“My parents always fully supported everything I wanted,” Brown says. “I think they caught on fast that I really liked viola and they saw how hard I was working for a kid in middle school, so that convinced them to let me pursue it.”
Button acknowledges that to afford things like private lessons and music camps, parents have to sacrifice. “I don’t know where I’d be without what they have done for me,” he says. “The financial investment can be pretty big.”
As happy as Button’s parents are that he has a strong interest in music, mom Ilze Brink-Button says there was never an effort to influence Lucas’ decisions about his own future. “As professional musicians ourselves, we are intimately aware of the difficulty of a musician’s life—financially and in other ways. Such a competitive and unsure way of life is not something we would want to push on our child.”

Musicians at Play

While the SSYO instills the high standards associated with orchestral life, the young performers also have a lot of fun. In addition to the enjoyment they get from playing music, they thrive on the camaraderie.
“The friendships from SSYO are great,” Button says. “We all get to know each other—especially the musicians in your section—because the group becomes a part of your life.”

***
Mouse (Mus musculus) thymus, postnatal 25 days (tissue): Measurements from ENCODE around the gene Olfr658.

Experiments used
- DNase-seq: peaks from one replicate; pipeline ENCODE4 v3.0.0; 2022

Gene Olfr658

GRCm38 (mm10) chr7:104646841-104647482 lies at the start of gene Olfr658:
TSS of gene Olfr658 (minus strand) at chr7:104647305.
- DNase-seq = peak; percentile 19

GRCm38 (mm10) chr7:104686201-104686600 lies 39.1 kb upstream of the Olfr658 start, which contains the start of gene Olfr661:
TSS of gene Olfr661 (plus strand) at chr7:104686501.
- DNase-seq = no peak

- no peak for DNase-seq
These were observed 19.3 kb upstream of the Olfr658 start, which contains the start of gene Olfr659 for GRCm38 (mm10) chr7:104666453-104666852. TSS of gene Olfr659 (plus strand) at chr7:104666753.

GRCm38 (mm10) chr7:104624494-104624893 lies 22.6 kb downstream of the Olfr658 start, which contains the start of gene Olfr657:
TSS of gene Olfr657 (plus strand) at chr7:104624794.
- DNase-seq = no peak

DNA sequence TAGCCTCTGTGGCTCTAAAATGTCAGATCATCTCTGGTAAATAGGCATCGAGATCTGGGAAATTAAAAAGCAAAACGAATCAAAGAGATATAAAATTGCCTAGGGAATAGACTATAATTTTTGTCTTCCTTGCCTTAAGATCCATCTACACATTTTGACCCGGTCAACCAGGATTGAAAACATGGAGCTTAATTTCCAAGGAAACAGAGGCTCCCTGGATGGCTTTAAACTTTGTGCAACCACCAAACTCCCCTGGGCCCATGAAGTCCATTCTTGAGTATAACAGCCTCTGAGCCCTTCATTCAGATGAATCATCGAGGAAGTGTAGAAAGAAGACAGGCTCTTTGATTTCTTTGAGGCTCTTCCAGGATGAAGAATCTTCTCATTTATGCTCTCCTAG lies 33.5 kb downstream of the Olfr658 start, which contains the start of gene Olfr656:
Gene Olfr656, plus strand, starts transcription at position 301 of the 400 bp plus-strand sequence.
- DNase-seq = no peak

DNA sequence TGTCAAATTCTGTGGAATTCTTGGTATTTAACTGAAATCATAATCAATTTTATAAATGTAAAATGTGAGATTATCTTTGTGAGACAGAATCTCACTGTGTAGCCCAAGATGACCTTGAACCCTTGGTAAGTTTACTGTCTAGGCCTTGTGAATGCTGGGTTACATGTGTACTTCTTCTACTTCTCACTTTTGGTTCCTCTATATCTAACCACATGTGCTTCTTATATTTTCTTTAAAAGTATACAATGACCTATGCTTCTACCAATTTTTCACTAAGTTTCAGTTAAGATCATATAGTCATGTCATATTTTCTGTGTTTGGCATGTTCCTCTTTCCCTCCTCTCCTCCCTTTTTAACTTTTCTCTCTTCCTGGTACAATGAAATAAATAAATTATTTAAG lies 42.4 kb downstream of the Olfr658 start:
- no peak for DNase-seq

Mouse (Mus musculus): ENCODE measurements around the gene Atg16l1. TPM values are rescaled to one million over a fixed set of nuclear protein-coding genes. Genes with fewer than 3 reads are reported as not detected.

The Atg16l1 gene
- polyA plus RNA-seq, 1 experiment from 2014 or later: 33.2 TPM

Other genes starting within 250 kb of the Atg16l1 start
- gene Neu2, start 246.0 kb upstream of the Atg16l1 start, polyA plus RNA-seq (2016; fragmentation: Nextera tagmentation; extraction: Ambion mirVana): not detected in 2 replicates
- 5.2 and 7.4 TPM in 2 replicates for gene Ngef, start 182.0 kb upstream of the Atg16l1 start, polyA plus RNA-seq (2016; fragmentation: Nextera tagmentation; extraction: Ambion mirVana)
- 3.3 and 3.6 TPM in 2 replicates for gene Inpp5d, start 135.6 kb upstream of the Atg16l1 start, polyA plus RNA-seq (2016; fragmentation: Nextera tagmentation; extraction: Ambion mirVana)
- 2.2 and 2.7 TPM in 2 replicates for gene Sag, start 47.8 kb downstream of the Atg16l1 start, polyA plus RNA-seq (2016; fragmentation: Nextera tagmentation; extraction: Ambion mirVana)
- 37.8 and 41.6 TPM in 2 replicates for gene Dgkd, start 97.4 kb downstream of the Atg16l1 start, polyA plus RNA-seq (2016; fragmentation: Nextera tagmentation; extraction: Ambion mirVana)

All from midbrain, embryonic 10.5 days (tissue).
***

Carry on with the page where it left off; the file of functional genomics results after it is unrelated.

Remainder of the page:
Susanne Guske, Marika Klosowski’s mother, says the SSYO has filled a unique role in her daughter’s life this year. “It is actually a stress reducer,” she says. “Marika really gets invigorated by the rehearsals, music, concerts, and the peer group.”
Whatever their motivations and wherever their futures lead, there is a clear sense among these musicians that they are meant to be together—at least for a while.
“The interaction between so many really talented musicians week in and week out is really something special and I’m very lucky to be part of the group,” says Brown. “It’s great exposure to symphony playing, a good look at a lot of standard repertoire I know I’ll be playing again some day, and it’s a lot of fun. Above all, it’s important to remember people become musicians because they love it and feel a special connection with the music.”

The final performance of the SSYO season takes place on Sunday, May 10, 4:30 p.m., at the Mulroy Civic Center, 411 Montgomery St., Syracuse. For tickets, call 484-8200 or visit the SSO Box Office on the street level of the Civic Center.
For more information about the SSYO’s auditions for the 2009-2010 season, contact Jocelyn Rauch, SSYO manager, at jrauch@syracusesymphony.org. There is a $10 audition fee and a required membership in the New York State School Music Association (NYSSMA).

See more MICHAEL DAVIS PHOTOS from this series.